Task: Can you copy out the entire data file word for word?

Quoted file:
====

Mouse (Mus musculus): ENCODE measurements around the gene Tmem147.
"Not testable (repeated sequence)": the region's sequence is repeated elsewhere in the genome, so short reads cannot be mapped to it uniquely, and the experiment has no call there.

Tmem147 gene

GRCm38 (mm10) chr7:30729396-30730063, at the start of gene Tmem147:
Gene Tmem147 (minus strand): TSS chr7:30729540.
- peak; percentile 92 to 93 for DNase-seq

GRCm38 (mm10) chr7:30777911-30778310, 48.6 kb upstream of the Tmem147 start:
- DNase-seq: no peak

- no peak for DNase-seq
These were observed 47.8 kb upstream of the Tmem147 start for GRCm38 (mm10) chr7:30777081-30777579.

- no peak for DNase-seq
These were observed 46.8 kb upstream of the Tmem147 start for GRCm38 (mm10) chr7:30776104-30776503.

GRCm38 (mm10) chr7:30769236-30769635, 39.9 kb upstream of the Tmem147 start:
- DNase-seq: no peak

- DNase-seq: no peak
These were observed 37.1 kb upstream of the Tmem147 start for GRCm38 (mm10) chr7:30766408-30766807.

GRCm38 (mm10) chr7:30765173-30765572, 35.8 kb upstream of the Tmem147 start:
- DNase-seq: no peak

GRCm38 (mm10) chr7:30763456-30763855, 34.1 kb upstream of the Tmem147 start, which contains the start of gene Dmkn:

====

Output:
Mouse (Mus musculus): ENCODE measurements around the gene Tmem147.
"Not testable (repeated sequence)": the region's sequence is repeated elsewhere in the genome, so short reads cannot be mapped to it uniquely, and the experiment has no call there.

Tmem147 gene

GRCm38 (mm10) chr7:30729396-30730063, at the start of gene Tmem147:
Gene Tmem147 (minus strand): TSS chr7:30729540.
- peak; percentile 92 to 93 for DNase-seq

GRCm38 (mm10) chr7:30777911-30778310, 48.6 kb upstream of the Tmem147 start:
- DNase-seq: no peak

- no peak for DNase-seq
These were observed 47.8 kb upstream of the Tmem147 start for GRCm38 (mm10) chr7:30777081-30777579.

- no peak for DNase-seq
These were observed 46.8 kb upstream of the Tmem147 start for GRCm38 (mm10) chr7:30776104-30776503.

GRCm38 (mm10) chr7:30769236-30769635, 39.9 kb upstream of the Tmem147 start:
- DNase-seq: no peak

- DNase-seq: no peak
These were observed 37.1 kb upstream of the Tmem147 start for GRCm38 (mm10) chr7:30766408-30766807.

GRCm38 (mm10) chr7:30765173-30765572, 35.8 kb upstream of the Tmem147 start:
- DNase-seq: no peak

GRCm38 (mm10) chr7:30763456-30763855, 34.1 kb upstream of the Tmem147 start, which contains the start of gene Dmkn: